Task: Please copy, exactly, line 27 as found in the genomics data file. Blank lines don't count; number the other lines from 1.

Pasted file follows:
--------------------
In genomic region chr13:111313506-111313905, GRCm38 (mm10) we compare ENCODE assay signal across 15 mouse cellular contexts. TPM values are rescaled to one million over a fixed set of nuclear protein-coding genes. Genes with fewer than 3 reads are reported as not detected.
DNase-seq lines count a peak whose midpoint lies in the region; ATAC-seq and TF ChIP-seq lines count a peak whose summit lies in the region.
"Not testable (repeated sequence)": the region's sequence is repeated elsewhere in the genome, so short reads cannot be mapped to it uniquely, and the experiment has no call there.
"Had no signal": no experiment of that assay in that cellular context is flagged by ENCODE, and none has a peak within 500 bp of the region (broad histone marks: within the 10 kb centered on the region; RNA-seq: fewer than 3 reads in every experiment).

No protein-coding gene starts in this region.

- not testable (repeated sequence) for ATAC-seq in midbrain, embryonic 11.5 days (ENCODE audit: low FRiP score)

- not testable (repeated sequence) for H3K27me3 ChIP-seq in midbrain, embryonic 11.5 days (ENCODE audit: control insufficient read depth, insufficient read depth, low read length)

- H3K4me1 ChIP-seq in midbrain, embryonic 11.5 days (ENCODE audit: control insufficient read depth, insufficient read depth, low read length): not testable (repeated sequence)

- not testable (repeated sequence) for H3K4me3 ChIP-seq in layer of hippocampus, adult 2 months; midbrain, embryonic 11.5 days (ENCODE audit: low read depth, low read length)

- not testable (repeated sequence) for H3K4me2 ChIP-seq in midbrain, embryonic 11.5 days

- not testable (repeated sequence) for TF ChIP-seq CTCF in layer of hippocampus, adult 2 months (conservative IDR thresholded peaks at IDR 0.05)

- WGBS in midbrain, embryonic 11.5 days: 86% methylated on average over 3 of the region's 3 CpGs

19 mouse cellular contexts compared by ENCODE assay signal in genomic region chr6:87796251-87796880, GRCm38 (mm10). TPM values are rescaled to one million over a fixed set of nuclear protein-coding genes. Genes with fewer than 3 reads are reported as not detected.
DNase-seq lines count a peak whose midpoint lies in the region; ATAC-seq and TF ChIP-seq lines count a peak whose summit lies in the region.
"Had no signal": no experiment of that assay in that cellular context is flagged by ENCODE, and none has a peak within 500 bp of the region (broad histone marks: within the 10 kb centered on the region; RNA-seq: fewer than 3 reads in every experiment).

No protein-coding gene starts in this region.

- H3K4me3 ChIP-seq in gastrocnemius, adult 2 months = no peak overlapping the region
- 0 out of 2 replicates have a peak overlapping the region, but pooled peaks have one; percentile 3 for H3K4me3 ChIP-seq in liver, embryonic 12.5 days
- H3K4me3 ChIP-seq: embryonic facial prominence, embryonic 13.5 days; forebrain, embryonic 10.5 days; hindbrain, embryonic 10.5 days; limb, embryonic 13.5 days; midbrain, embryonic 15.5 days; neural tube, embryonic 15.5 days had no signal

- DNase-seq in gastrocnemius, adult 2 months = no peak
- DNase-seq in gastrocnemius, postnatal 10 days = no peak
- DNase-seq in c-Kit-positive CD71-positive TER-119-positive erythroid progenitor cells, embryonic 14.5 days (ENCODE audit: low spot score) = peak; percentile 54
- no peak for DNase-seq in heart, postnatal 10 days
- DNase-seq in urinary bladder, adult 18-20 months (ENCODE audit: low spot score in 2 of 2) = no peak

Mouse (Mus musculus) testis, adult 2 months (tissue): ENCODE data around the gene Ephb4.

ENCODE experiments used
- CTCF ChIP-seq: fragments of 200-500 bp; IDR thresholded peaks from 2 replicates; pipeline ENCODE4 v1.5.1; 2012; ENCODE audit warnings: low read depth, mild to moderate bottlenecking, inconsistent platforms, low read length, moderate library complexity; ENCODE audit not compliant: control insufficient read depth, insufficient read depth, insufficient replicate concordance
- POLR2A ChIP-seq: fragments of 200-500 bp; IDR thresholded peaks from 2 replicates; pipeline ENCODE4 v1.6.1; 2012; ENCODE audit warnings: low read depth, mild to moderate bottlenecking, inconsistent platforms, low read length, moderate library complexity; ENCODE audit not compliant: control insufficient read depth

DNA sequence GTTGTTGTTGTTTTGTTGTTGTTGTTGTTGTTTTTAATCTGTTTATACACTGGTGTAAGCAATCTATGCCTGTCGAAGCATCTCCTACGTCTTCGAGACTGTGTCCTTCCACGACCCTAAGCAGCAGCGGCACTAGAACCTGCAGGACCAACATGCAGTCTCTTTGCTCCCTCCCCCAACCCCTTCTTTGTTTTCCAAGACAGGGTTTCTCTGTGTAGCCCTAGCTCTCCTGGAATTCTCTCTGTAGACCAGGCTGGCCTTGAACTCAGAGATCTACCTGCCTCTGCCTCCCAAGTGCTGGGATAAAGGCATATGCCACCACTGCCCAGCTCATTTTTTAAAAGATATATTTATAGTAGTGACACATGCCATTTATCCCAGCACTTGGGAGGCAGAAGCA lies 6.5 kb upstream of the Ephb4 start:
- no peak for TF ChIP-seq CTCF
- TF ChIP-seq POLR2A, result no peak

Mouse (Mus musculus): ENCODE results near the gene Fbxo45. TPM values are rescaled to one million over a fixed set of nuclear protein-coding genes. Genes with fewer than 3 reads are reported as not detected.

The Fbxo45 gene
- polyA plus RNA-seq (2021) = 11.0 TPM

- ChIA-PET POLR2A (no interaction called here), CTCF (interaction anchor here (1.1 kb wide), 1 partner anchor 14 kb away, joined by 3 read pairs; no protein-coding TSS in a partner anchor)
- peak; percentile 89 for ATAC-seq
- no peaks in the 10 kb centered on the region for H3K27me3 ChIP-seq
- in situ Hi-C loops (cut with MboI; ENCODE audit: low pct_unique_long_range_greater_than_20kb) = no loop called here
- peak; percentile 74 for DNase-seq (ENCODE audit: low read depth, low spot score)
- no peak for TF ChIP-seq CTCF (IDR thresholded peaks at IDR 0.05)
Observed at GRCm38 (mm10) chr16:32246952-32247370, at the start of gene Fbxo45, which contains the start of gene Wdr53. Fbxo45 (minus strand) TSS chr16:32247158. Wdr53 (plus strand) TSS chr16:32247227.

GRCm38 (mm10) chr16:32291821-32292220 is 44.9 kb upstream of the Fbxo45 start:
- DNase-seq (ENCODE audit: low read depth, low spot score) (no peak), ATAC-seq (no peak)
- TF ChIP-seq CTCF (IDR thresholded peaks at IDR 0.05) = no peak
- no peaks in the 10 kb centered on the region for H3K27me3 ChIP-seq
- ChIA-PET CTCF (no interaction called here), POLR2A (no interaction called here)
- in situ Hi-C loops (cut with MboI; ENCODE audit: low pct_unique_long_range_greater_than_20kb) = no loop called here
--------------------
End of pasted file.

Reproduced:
- CTCF ChIP-seq: fragments of 200-500 bp; IDR thresholded peaks from 2 replicates; pipeline ENCODE4 v1.5.1; 2012; ENCODE audit warnings: low read depth, mild to moderate bottlenecking, inconsistent platforms, low read length, moderate library complexity; ENCODE audit not compliant: control insufficient read depth, insufficient read depth, insufficient replicate concordance